By: Talin Seta Shahinian
Chances are you know someone who starts sneezing and getting watery-eyed when all the trees and flowers are in full bloom or from allergies to dust or other airborne irritants. Hopefully, it’s not you doing all the sneezing! However, did you know that cats can have allergies too? Yes, your feline friend can get the achoos and other symptoms also. Here are some of the signs to be aware of, types of allergies kitties can have, and potential treatments.
What Kinds Of Allergies Can Your Cat Have?
Cats can have a spectrum of allergies. Your cat can have environmental allergies, flea allergies, and food allergies. They can have one or more of the following:
- Sensitivities to organic indoor and outdoor substances, such as pollen, grass, plants, mold, dust, and mildew.
- Reactions to cat litters containing chemicals.
- Allergies to synthetic materials such as Fabric, rubber, and plastic.
- Food and food additives allergies.
- An allergy to fleas or flea-control treatment product reactions.
- Allergies to perfumes or dyes.
How Will You Know If Your Cat Has An Allergy?
If your cat has an allergy, he may display some of the following symptoms:
- Sneezing, coughing, wheezing.
- Itchy and runny eyes.
- Itchy skin.
- Swollen paws.
Seasonal allergies are easier to spot as they will only come around once or twice a year, depending on what your cat reacts to. Year-round allergies can take a little more sleuthing to spot. Food allergies often present with signs such as itchy skin around their face and neck, combined with vomiting or diarrhea. A flea allergy can show up as irritation on the back or near the base of your cat’s tail. If your cat starts to snore and hasn’t before, if pre-existing snoring seems to increase, or if they exhibit respiratory issues, it can stem from an inflamed throat. This inflammation is often due to irritation from something your cat has inhaled, such as perfume or smoke.
Diagnosing Cat Allergies
If any of these symptoms appear, you must get your cat examined by a veterinarian to determine precisely what’s going on. Don’t try to self-diagnosis or self-treat your kitty’s condition, as you can end up doing more harm than good. A vet will take into account your cat’s medical history and perform a physical exam.
To determine the cause of your cat’s allergy, your vet will perform diagnostic tests, usually a blood test, a skin test, or both, if she’s not sure what the culprit is and wants to get a better picture of your cat’s allergic responses. For a blood test, some blood is drawn from your kitty and then evaluated by a lab. In a skin test, small amounts of allergic substances are injected into your cat’s skin. If there’s an allergy to that substance, usually a reaction in the form of a hive will appear on your cat’s skin.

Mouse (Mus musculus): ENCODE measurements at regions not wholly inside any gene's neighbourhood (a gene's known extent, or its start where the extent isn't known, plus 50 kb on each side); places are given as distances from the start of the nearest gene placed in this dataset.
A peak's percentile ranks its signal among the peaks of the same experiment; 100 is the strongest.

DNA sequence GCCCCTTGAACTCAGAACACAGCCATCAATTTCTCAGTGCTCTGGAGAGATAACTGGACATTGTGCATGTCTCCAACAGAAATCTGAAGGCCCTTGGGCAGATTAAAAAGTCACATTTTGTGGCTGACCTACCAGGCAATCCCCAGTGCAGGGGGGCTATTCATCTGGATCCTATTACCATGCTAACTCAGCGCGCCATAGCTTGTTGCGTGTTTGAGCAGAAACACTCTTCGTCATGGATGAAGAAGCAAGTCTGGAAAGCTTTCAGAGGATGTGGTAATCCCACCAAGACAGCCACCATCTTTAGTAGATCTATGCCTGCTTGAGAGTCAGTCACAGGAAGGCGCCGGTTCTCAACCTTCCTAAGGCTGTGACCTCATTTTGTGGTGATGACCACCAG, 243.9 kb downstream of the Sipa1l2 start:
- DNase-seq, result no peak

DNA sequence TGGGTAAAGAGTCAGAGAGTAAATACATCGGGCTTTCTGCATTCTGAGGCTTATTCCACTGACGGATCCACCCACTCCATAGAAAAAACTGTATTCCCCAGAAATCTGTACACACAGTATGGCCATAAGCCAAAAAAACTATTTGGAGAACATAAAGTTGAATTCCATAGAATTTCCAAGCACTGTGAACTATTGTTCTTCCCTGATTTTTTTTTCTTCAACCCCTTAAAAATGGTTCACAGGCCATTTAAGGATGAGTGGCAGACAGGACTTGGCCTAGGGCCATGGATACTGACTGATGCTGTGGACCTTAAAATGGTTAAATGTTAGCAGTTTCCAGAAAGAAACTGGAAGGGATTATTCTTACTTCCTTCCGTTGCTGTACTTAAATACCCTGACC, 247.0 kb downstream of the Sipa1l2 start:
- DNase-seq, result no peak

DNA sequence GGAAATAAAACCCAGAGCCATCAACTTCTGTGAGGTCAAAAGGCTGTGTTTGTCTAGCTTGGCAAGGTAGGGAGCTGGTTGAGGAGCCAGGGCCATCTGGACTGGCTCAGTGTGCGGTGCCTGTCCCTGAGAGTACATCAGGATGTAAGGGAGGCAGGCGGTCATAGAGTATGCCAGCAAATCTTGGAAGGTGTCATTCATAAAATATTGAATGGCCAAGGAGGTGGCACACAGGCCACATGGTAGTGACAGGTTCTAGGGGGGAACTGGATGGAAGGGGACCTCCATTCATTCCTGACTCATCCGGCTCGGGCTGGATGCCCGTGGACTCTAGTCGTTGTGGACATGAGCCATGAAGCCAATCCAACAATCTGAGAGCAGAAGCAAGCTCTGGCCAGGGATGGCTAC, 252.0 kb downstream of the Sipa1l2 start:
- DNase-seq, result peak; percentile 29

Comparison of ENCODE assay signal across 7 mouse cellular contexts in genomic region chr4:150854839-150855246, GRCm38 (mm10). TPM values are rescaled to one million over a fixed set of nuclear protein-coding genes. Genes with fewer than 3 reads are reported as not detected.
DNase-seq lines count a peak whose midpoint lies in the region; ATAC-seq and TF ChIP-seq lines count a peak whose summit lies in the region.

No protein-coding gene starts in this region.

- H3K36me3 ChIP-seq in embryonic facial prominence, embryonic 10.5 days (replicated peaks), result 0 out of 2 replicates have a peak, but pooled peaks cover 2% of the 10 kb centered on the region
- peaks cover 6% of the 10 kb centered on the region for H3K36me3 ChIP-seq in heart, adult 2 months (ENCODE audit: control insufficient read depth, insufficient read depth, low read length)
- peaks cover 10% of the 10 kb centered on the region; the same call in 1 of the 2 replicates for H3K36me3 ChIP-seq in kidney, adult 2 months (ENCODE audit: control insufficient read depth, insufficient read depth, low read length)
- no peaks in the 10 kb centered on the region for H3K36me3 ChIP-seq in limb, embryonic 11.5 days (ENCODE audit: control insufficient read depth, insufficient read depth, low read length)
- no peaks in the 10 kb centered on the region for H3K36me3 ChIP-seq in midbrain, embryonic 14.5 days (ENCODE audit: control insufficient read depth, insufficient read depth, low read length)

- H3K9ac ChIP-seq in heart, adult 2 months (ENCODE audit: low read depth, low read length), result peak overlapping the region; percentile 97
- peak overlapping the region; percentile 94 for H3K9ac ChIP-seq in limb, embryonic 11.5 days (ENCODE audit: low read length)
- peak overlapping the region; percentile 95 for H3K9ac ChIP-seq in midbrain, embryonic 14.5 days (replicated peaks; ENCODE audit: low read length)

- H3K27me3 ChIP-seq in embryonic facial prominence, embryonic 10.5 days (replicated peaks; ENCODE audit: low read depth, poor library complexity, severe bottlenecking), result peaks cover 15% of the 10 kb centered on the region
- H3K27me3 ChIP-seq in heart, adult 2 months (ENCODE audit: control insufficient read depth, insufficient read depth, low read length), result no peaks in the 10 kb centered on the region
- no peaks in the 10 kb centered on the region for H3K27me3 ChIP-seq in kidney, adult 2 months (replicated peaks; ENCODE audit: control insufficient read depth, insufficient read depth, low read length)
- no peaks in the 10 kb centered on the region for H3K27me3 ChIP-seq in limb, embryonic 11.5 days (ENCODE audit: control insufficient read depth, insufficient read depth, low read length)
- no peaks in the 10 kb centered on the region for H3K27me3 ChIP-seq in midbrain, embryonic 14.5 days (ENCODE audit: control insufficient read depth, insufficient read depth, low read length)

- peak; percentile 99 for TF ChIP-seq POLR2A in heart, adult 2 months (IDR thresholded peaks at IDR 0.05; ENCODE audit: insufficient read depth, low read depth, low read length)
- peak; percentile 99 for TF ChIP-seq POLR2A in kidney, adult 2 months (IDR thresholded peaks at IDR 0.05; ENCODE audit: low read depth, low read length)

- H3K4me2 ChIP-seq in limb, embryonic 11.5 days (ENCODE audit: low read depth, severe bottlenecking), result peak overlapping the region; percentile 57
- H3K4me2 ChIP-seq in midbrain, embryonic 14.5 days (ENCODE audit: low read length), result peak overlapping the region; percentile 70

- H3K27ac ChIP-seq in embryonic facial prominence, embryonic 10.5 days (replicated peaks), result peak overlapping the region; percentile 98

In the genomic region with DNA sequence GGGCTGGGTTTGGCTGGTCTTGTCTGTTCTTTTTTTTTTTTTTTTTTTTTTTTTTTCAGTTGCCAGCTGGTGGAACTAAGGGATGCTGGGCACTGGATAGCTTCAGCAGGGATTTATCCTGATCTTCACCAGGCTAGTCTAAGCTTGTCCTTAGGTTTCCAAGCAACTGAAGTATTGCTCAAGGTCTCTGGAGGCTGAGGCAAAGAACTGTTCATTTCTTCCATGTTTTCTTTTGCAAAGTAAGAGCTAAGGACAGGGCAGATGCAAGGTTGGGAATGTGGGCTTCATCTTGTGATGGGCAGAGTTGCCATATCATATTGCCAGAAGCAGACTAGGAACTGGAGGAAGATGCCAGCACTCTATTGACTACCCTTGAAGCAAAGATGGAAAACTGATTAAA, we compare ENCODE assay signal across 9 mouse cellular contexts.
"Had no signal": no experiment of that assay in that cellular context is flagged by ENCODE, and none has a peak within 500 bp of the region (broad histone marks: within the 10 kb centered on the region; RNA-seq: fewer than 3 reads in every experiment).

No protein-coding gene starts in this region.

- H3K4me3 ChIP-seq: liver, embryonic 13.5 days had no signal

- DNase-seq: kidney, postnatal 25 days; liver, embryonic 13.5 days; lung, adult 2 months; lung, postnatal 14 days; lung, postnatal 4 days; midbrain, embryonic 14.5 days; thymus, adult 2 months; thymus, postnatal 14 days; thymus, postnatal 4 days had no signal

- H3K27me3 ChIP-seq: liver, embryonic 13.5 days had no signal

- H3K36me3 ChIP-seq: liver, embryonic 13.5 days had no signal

How Are Cat Allergies Treated?
Your vet may prescribe cortisone pills to relieve itching. Antihistamines may be another treatment option. Topical treatments such as lotions, ointments, ear drops, or eye drops may also be used to give your kitty relief from their symptoms. If your cat is diagnosed with Allergic Dermatitis, skin irritation from flea bites, your vet can recommend and prescribe flea prevention products, to head off these allergic flea reactions before they start.
Here’s What You Can Do To Help
Cats are notoriously fastidious creatures who bathe themselves regularly. Still, in the case of a sensitive, allergic kitty, you can give them a helpful boost by bathing them with a gentle, hypoallergenic cat shampoo (even if you’re buying over the counter, ask your vet for a good recommendation.) If your cat doesn’t stand for being in the water, you can wipe down their fur with cat wipes. Make sure not to over-bathe your cat, though, which can dry out her skin and lead to more irritation. Consult your vet for recommended bathing frequency.
If you suspect that your cat is allergic to their litter, transition to a natural litter by slowly introducing a bit of it at a time into their usual litter so that they have time to get used to it. However, if your cat’s reaction is severe, it’s best to swap out their litter all at once completely.
Keeping your home as clean as possible also helps their allergies (and yours, if you’re prone to them too). Minimize dust; sweep, mop, and vacuum often, and if you can, stay away from wall-to-wall carpeting in favor of hardwood, tile, stone, or laminate floors that are easier to keep clean and don’t provide places for allergens to hide. If you smoke, don’t smoke around your cat.
Avoid using perfume near your cat; try a mini-atomizer that you can keep in your purse to spritz yourself outside the front door or in your car. By the time you return home, the scent should fade enough that you can be near your cat. However, if your cat is still exhibiting a reaction, you may have to discontinue using fragrances. Tell yourself it’s worth it for the love of your feline companion. After all, nothing beats hearing a rumbling purr while you pet them or an affectionate headbutt from them at the end of the day.
Keeping Your Feline Buddy Well Year-Round
If you live in NW Wisconsin, Purple Cat Mobile Vet Clinic is here to help you keep your cat healthy and happy. We are a high-quality, high-volume, low-cost spay/neuter clinic. We see cats exclusively. You can check out our Facebook page for more helpful information on all things feline!